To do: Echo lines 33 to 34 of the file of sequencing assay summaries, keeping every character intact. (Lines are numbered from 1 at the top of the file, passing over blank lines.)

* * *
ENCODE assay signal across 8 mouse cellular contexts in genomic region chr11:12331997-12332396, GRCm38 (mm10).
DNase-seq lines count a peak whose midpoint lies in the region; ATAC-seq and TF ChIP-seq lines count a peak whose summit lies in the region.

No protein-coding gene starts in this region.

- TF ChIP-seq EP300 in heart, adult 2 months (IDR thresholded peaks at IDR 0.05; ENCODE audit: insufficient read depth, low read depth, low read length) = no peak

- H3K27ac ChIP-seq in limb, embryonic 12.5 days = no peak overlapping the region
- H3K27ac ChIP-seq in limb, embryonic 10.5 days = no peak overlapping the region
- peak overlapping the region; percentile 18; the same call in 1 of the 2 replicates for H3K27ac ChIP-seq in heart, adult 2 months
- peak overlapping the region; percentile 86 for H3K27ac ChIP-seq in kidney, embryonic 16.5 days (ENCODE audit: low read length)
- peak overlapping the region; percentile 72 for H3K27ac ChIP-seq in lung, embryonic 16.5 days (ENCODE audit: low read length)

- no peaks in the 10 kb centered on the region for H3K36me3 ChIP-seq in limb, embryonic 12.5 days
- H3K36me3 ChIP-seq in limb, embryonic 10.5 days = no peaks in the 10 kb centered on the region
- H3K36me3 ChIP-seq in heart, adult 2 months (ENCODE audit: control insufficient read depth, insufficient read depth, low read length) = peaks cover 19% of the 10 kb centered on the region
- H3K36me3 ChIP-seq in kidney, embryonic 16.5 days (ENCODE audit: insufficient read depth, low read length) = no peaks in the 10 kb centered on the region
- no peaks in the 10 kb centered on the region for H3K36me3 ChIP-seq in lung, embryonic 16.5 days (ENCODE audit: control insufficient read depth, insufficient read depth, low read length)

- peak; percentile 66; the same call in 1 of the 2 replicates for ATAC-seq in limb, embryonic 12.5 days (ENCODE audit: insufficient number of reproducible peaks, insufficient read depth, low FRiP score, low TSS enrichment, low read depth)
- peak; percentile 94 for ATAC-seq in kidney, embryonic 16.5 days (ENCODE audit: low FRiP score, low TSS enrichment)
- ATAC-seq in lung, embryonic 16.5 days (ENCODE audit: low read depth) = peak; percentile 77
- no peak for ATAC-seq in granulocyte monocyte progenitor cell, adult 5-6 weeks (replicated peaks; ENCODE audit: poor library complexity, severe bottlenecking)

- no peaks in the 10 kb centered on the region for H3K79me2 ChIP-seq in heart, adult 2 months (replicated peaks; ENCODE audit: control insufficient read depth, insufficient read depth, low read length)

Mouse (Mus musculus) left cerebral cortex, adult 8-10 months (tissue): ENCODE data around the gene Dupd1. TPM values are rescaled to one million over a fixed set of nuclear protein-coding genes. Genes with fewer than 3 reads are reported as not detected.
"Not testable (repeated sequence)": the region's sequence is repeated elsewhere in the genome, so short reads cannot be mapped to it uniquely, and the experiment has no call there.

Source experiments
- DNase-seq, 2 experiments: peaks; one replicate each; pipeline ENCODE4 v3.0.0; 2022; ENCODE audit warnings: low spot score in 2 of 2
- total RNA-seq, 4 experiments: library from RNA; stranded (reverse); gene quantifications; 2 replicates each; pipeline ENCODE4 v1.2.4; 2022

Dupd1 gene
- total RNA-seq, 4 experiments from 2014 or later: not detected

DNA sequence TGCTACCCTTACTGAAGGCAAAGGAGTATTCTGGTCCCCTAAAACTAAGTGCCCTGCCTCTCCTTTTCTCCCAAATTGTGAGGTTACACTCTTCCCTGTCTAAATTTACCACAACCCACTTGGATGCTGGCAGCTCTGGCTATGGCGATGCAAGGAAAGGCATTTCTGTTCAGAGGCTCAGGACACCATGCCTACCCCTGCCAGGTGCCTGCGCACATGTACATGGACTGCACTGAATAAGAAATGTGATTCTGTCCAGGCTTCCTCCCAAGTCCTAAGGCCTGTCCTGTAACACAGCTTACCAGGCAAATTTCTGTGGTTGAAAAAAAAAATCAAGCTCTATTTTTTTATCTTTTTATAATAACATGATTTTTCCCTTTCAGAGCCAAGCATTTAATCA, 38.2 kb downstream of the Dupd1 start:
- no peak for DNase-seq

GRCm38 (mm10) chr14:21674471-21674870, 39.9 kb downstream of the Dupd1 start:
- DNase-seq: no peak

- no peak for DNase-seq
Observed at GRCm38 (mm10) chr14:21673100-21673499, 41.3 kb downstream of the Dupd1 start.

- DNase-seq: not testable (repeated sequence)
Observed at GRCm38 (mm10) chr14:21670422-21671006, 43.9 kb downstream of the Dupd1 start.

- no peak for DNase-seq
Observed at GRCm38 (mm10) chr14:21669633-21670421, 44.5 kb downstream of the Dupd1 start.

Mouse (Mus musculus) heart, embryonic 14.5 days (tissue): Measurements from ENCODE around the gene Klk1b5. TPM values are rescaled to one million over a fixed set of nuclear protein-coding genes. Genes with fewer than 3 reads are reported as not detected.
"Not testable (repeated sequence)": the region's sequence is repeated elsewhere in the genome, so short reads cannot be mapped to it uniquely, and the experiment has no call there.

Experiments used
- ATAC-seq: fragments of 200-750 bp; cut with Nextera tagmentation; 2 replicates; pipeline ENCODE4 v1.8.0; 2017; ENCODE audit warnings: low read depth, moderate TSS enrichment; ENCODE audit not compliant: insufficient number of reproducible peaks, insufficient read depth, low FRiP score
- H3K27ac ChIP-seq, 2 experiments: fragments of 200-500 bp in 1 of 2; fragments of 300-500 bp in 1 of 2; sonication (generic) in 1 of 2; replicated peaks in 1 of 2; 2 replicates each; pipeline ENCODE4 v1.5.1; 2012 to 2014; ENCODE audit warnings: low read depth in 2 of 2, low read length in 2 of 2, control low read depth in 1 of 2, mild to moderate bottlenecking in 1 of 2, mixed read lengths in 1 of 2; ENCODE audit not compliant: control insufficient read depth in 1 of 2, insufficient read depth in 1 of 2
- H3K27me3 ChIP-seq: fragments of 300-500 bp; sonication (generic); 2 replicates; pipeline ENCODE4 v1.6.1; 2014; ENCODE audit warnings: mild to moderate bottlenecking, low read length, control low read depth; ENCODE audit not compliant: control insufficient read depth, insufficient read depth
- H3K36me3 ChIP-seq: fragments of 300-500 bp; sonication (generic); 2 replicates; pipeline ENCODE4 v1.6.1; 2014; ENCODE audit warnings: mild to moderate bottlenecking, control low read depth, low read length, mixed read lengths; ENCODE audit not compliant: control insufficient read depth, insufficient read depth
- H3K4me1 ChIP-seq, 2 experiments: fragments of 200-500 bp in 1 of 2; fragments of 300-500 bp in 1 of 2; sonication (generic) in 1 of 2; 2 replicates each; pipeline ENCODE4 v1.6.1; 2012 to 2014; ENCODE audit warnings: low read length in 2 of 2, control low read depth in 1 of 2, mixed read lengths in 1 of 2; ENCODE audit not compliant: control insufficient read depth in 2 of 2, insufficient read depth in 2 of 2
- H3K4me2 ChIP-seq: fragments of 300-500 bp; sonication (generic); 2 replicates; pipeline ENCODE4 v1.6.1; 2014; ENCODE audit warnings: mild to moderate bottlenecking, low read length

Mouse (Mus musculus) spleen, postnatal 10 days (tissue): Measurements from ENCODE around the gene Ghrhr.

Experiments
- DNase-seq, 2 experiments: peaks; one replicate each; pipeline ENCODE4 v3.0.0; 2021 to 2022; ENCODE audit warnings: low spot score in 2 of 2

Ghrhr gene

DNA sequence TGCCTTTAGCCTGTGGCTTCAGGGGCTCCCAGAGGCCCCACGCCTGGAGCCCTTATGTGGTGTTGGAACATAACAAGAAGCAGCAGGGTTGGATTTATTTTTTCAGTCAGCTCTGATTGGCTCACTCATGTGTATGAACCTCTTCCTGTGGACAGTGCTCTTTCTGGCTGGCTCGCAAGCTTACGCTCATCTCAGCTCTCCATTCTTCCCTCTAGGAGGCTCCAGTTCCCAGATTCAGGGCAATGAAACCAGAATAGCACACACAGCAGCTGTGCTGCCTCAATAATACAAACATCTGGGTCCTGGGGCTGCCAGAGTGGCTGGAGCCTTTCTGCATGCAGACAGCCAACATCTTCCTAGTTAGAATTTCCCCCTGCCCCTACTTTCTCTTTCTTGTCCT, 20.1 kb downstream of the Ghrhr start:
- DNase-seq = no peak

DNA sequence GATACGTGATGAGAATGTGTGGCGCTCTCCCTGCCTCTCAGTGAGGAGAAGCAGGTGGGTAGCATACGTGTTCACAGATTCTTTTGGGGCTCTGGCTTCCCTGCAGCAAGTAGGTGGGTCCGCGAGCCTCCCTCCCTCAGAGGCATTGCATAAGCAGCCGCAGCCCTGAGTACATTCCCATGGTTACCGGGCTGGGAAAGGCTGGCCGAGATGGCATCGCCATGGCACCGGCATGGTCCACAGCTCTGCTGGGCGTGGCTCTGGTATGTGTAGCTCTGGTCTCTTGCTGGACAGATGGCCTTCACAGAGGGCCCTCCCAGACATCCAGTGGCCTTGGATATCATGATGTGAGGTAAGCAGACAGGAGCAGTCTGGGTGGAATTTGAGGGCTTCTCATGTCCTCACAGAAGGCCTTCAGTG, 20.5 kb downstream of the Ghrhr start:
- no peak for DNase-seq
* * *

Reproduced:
- DNase-seq: not testable (repeated sequence)
Observed at GRCm38 (mm10) chr14:21670422-21671006, 43.9 kb downstream of the Dupd1 start.